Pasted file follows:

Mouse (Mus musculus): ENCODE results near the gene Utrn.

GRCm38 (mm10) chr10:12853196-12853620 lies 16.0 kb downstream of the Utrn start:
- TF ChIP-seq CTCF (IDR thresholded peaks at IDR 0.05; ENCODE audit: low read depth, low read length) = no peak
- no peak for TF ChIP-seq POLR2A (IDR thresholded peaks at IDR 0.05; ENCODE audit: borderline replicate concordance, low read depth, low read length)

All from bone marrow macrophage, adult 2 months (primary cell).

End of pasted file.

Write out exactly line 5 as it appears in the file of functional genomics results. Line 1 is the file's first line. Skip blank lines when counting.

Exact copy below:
All from bone marrow macrophage, adult 2 months (primary cell).